Even though Boeing stopped producing the 757 in late 2004, airlines haven’t stopped using it as a workhorse in their fleet. 12 years after production has ceased, American, Delta, and United all still own a good number of them. Nowadays, they are primarily used on transatlantic routes from the East Coast, and high-traffic domestic routes.
Boeing is trying to push the 737 as a viable 757 replacement. The 757 can be off the ground in 4,000 ft. and under 140 knots…Furthermore, the 757 can comfortably climb straight to its cruising altitude. On the other hand, the 737 requires a step climb procedure that calls for the plane to climb to a certain altitude and burn off some fuel to lighten the load before climbing to higher altitude.
As an aviation geek, I love the 757’s versatility. The physics of the the airplane is also fascinating, since for whatever reason it generates much stronger wake turbulence than even some 747s. As a passenger, however, I don’t particularly like flying the 757. An 8-hour transatlantic hop in a narrow body is hardly enjoyable, and with aging aircrafts come aging seats and furnishings. On one United flight from Newark to Hamburg, I spent a good half in BusinessFirst with water dripping from the ceiling onto my head. “The happens on these more often than you’d think,” the flight attendant said.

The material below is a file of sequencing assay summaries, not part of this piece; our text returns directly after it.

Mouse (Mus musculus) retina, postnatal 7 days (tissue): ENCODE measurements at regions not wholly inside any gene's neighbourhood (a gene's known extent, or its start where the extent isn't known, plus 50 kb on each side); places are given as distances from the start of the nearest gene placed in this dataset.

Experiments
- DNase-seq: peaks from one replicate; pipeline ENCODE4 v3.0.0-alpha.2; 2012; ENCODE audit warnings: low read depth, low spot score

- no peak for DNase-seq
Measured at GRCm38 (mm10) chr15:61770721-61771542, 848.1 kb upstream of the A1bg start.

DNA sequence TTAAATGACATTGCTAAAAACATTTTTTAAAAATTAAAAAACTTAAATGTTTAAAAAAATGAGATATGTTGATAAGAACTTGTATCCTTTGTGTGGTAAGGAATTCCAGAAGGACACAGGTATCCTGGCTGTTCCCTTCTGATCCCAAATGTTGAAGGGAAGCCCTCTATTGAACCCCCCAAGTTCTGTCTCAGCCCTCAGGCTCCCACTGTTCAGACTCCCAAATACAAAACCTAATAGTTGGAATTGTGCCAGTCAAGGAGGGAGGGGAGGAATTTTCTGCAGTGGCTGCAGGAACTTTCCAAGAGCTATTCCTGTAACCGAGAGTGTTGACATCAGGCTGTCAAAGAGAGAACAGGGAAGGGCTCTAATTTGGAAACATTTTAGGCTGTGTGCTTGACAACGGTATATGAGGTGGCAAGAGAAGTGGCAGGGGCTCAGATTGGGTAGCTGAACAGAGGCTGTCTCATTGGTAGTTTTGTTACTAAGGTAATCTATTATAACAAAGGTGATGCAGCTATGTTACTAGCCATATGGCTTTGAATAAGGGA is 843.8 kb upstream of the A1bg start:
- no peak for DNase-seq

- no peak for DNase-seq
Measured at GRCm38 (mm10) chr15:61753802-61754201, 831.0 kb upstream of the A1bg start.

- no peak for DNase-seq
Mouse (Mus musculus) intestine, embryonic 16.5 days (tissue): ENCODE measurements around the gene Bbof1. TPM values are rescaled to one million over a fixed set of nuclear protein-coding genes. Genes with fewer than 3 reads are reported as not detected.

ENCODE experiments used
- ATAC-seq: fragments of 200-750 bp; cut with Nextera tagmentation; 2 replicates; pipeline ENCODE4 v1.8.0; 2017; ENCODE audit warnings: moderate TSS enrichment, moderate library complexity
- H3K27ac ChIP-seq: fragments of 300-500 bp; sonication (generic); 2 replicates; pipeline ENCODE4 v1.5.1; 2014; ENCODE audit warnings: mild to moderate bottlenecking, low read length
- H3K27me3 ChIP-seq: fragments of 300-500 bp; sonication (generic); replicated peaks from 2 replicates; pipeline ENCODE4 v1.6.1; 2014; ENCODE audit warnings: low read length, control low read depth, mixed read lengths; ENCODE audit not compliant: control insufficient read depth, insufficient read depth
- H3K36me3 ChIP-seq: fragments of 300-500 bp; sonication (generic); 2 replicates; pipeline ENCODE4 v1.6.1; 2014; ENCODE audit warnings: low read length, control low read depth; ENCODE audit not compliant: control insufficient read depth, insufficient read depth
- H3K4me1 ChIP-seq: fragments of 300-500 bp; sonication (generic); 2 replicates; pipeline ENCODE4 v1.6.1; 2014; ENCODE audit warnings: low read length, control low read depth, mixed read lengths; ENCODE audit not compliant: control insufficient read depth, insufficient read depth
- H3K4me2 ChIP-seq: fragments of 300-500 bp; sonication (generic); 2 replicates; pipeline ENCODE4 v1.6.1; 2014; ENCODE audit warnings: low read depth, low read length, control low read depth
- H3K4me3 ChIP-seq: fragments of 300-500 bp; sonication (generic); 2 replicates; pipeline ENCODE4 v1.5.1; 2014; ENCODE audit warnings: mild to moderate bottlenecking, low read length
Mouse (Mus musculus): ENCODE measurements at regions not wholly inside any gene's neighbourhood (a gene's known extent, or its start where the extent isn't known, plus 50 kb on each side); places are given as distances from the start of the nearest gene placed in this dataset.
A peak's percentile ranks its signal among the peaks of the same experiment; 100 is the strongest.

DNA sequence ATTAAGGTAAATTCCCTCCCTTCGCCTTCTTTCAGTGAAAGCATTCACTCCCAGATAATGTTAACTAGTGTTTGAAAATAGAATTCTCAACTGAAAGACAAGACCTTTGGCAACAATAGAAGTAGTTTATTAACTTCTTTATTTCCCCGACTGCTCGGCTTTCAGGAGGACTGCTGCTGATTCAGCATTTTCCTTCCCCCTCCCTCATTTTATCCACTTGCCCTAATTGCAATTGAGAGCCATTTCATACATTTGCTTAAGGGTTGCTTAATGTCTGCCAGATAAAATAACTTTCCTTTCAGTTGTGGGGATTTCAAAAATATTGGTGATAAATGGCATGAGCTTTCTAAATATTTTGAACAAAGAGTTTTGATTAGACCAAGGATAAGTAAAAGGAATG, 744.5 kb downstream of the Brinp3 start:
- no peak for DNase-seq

You can read more about the 757’s unique position in aviation on This is Insider.
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